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Friendship Training does work

This is a discussion on Friendship Training does work within the Natural Horsemanship forums, part of the Training Horses category

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        01-27-2012, 10:59 PM
      #41
    Started
    Quote:
    Originally Posted by FrancesB    
    ... In FT the goal is to be more of a mentor/teacher - human still has final say where necessary for safety. And pressure is only used to stop the horse doing something that might hurt the human teacher - eg biting.
    If you want to do lots of things both on the ground & in saddle (which rightly develops the horse gymnastically to carry the rider most stably/efficiently, for whatever discipline/job the horse will then take on) the human has to be the leader. Horses have no 50/50 relationships; they're always looking for a worthy leader; he's not optimally happy unless he understands whether you're the leader or he is. For the horse to refuse you in front of your friends is truly deleterious for the relationship, because he's alpha there, & he never should be. It's 51%/49% partnership, not master/slave, but it must be that ratio, or you'll regret it. I'm saying this to help; I understand that the backing off is what your horse needed & he's lucky to have found someone who saw that he needed the backing off.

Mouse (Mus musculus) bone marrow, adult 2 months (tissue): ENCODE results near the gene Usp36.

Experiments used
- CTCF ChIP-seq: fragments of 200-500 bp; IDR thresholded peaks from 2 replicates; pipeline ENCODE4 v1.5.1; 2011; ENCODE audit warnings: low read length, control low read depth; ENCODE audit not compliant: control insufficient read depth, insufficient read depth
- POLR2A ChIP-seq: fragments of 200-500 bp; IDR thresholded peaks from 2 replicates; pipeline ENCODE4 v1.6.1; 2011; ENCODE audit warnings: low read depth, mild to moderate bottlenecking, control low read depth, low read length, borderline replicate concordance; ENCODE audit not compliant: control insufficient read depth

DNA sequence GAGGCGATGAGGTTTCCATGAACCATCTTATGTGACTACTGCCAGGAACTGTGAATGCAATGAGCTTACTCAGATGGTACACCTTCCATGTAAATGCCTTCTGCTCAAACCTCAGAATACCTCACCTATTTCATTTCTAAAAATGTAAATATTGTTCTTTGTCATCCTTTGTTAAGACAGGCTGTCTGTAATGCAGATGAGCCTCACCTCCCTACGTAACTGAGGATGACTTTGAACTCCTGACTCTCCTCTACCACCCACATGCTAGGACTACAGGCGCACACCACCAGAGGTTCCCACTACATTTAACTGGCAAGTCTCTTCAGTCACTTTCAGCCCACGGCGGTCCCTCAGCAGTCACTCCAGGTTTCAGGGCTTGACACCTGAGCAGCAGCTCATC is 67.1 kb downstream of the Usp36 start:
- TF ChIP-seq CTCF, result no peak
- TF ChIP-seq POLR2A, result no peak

Hmmmm, I see what you mean, maybe, it could be described as very light pressure, not sure. The hand gestures are very small. Maybe it's pressure & release & positive reinforcement, as he gets the treat as well? I've not been to the site, but your assessment seems correct.[/QUOTE]

    Pressure-release is what horses do with each other; they understand it, so it's not bad. Yet there's another factor to good horsemanship, which is "feel". People want to leave pressure-release & go on only "feel", but you need both. The mother horse feels of her foal, flows with her foal, then her foal feels that sympathetic vibe & feels back to her, & then she begins to shape that receptivity by pressure-release. The alpha of the group pressures the whole herd, as well.

    Wonderful story of you & horse so far; Good Luck!
    Fargosgirl likes this.
         
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        01-28-2012, 10:05 AM
      #42
    Foal
    Quote: